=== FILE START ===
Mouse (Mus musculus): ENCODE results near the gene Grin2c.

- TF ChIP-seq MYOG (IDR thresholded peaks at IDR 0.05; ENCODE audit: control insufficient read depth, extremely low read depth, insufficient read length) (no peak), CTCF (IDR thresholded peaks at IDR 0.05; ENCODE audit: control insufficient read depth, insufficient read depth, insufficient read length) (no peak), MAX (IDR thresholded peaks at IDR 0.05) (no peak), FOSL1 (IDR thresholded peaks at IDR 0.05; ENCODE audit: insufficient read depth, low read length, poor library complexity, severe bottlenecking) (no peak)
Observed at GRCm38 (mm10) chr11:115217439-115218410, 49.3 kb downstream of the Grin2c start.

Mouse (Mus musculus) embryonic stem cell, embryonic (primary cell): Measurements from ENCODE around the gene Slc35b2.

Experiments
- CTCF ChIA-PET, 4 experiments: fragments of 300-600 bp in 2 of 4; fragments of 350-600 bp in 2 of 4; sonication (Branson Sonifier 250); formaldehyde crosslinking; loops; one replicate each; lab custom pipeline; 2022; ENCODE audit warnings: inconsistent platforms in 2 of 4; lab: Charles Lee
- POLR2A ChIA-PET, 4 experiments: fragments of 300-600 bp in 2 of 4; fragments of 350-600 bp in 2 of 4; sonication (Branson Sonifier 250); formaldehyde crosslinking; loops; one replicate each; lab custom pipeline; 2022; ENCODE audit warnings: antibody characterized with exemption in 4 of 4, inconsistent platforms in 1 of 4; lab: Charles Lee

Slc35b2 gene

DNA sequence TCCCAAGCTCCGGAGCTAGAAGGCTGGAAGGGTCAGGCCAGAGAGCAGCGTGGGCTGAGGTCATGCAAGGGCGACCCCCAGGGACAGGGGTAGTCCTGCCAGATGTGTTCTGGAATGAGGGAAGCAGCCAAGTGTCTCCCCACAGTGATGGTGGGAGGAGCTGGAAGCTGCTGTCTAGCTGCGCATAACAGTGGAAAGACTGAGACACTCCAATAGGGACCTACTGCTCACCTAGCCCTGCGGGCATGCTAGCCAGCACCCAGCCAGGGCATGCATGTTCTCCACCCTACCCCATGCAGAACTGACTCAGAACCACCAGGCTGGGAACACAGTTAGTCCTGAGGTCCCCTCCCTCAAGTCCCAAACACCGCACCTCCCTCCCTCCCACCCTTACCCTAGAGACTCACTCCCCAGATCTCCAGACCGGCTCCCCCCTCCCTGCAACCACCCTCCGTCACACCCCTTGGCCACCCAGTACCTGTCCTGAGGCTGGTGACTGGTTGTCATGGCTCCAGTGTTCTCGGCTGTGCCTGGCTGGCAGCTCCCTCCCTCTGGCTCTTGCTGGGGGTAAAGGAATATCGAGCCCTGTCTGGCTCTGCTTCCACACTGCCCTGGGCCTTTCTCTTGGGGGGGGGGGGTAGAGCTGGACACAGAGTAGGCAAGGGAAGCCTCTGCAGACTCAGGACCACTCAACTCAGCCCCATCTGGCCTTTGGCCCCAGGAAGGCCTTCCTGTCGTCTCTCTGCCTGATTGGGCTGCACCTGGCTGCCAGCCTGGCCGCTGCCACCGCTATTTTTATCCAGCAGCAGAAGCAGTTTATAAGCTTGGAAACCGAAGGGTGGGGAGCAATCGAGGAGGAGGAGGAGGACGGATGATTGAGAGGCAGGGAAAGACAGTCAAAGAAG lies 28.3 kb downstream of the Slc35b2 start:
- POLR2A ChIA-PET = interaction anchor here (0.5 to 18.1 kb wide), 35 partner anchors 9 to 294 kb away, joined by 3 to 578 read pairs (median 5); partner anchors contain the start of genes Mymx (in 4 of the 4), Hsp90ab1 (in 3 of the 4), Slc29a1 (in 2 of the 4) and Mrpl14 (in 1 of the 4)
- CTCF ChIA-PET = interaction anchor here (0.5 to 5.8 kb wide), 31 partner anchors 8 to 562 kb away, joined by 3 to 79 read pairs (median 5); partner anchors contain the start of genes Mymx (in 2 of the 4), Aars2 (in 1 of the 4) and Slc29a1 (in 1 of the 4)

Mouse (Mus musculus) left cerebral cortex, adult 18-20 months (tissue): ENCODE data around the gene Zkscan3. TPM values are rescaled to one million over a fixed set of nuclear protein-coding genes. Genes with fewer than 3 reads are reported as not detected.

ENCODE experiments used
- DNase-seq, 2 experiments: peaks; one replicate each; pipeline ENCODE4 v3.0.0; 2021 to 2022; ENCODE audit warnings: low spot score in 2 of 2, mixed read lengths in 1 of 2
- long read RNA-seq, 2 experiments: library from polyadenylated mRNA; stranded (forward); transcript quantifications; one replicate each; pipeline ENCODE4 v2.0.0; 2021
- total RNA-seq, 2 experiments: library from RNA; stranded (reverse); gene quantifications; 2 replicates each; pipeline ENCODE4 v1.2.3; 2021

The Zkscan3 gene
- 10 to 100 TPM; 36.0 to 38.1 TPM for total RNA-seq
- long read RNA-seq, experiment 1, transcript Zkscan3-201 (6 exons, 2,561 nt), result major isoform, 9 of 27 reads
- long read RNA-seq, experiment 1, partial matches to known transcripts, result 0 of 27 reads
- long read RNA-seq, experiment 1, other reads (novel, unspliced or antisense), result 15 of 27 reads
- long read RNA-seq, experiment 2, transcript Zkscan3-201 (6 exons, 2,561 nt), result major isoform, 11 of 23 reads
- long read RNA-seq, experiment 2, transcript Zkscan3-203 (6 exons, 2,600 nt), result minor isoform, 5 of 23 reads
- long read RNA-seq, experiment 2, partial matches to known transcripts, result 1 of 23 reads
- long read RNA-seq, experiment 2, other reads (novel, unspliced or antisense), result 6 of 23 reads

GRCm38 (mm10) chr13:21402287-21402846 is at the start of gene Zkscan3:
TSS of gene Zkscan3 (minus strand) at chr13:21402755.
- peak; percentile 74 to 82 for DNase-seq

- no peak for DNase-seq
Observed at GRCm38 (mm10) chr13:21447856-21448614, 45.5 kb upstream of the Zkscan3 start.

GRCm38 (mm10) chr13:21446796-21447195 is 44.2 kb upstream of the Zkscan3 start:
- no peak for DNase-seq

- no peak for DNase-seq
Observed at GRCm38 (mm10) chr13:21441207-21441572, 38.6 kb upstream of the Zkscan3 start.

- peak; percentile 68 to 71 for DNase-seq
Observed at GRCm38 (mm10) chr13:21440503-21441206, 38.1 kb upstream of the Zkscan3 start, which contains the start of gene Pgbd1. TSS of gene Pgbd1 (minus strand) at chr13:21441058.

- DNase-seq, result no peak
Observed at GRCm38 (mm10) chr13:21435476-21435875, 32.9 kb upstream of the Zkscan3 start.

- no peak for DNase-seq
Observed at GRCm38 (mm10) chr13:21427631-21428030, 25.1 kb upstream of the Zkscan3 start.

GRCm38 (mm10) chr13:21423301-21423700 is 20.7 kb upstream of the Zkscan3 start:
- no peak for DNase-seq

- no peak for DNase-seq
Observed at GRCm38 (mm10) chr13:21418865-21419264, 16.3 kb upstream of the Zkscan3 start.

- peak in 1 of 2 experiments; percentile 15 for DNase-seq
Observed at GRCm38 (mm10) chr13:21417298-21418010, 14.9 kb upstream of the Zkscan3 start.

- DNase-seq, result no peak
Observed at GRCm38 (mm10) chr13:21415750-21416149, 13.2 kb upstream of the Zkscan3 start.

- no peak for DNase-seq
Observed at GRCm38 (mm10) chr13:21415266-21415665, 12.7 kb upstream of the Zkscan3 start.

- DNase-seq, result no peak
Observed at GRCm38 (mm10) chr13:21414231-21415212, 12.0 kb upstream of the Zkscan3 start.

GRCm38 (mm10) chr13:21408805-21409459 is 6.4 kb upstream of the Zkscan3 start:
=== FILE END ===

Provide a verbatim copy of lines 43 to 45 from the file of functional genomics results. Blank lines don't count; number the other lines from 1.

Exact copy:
- no peak for DNase-seq
Observed at GRCm38 (mm10) chr13:21418865-21419264, 16.3 kb upstream of the Zkscan3 start.

- peak in 1 of 2 experiments; percentile 15 for DNase-seq